Q. Dear Umbra,

Which has a smaller environmental footprint over the long term: real leather or (petroleum-based) vegan leather? What about fur?

— Contemplating Results of Uncertain Ethics, Luxury Looks, Aesthetics


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One thing you should know about me is that I love a look. I was recently inspired by Drake and bought a secondhand ice-blue faux mink jacket, which makes exactly zero sense in Seattle, but if I wanted to live my life in a giant raincoat I’d become a morose Icelandic fisher or something. Anyway: Why faux? First, as the writer Cat Marnell has correctly noted, it comes in more fun colors! Second, I don’t want to be assaulted by Pamela Anderson — actually, that would be sick, but I don’t want to be assaulted by one of her PETA acolytes.

If you want me to say that I bought faux because it’s more climate-friendly, you’d be disappointed. Faux actually does have a lower environmental footprint than real fur or leather — which I’ll explain more in detail in a second — but from my perspective, it’s beside the point when you’re buying secondhand. My pet issue right now, in the already deranged year 2020, is keeping clothing out of the landfill.

Let’s look at fur first. A Dutch cradle-to-grave life-cycle assessment of a natural mink coat vs. a faux mink coat found the climate impact of the natural coat to be at least six times that of the faux coat. Makes sense: Mink farms have a remarkable greenhouse gas footprint — much higher than the production process of other textiles and fully five times the footprint of wool. That mostly comes from the nitrous oxide in the poop produced by mink — gross, I know — and the emissions produced by the animals that they like to eat (chicken and fish, just like us!).

People like to give faux fur a bad rap because it tends to be petroleum-based and doesn’t naturally decompose, releasing all kinds of potentially damaging microfibers into the ecosystem. But Tara St. James, the sustainable fashion designer behind the brand Study New York and Re:Source, a sustainable textiles library, has pointed out that there isn’t even infrastructure to compost most bio-based textiles, so it’s not like a fur coat is necessarily going to some significantly superior ecological afterlife. And real fur can get treated with all kinds of long-lasting, polluting chemicals like formaldehyde. Fur has the additional knock against it that it’s more high-maintenance; if it’s stored in a chilled vault or something during warm months to keep it intact longer, that’s extra energy that goes into its care.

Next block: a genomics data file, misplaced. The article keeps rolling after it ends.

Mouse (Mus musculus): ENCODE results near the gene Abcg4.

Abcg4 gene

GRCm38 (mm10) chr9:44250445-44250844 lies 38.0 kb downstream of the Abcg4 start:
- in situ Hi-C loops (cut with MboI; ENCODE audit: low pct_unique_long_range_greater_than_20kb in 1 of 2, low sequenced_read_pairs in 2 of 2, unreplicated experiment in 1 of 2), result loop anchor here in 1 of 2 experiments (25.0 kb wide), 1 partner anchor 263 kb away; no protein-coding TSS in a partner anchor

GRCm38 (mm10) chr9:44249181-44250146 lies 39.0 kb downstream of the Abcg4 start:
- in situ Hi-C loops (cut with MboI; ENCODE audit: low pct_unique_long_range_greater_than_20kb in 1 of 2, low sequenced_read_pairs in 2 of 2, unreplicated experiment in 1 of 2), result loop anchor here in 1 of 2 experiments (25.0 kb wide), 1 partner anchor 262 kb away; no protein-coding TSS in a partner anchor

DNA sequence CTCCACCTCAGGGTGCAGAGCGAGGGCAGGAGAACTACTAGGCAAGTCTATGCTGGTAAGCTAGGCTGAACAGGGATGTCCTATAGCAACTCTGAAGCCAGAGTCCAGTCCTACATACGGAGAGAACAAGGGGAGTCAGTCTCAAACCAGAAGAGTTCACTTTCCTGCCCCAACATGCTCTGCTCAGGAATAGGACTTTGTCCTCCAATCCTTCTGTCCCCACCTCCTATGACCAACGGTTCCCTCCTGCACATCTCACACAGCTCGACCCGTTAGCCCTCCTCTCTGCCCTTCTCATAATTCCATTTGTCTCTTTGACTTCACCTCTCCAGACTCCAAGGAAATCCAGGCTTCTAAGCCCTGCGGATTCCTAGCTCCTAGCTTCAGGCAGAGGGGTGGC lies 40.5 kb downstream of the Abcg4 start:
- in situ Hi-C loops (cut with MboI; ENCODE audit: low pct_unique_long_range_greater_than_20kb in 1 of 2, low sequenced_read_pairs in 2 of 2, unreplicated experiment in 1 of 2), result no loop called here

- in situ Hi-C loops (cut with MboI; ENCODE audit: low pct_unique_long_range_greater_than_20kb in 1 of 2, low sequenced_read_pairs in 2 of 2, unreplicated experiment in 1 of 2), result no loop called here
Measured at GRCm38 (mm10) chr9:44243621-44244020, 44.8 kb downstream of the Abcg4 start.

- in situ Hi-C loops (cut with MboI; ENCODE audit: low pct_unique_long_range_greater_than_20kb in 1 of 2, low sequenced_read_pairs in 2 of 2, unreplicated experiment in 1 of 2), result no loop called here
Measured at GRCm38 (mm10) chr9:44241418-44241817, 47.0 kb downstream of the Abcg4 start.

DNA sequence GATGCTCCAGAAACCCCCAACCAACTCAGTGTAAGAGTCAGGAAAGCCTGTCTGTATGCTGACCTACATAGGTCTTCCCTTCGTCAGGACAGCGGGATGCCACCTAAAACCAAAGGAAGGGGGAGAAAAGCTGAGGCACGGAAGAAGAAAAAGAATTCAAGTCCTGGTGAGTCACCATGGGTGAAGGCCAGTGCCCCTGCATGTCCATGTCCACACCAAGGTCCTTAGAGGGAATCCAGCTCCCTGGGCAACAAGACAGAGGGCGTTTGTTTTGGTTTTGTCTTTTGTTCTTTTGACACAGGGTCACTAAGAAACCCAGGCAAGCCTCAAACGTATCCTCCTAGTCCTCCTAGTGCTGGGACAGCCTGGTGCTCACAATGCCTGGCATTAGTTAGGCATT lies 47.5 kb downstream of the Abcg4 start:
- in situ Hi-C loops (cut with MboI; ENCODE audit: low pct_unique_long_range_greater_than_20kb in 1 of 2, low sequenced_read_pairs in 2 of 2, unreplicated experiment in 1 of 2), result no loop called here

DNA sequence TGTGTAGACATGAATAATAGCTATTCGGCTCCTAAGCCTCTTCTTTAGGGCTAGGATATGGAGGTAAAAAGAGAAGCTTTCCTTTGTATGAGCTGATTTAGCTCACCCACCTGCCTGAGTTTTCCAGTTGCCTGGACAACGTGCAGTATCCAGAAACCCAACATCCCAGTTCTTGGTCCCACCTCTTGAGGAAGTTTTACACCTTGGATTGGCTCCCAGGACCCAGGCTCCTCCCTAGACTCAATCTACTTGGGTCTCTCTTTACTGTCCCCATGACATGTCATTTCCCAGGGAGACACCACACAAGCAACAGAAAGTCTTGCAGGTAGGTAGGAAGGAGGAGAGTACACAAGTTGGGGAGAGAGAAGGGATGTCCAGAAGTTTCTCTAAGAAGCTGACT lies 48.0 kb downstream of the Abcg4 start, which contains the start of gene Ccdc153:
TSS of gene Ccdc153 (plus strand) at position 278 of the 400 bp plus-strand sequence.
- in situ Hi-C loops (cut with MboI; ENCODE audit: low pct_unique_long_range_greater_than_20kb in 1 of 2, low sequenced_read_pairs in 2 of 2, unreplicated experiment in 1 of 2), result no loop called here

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A lot of faux fur’s bad rap has been propagated by the fur lobby itself, to nobody’s surprise, because faux fur, in feel and aesthetic, has come closer and closer to the real thing in recent years. And the real thing has been put on blast by an increasing number of brands and designers, in a movement led by sustainable fashion pioneer Stella McCartney and taken up by a long list of luxury names including Gucci, Prada, and Maison Margiela. That’s mostly due to the obvious animal welfare issues entailed in raising animals for the sole purpose of turning their pelts into coats, but the climate and chemical contamination issues are starting to get some more attention, too.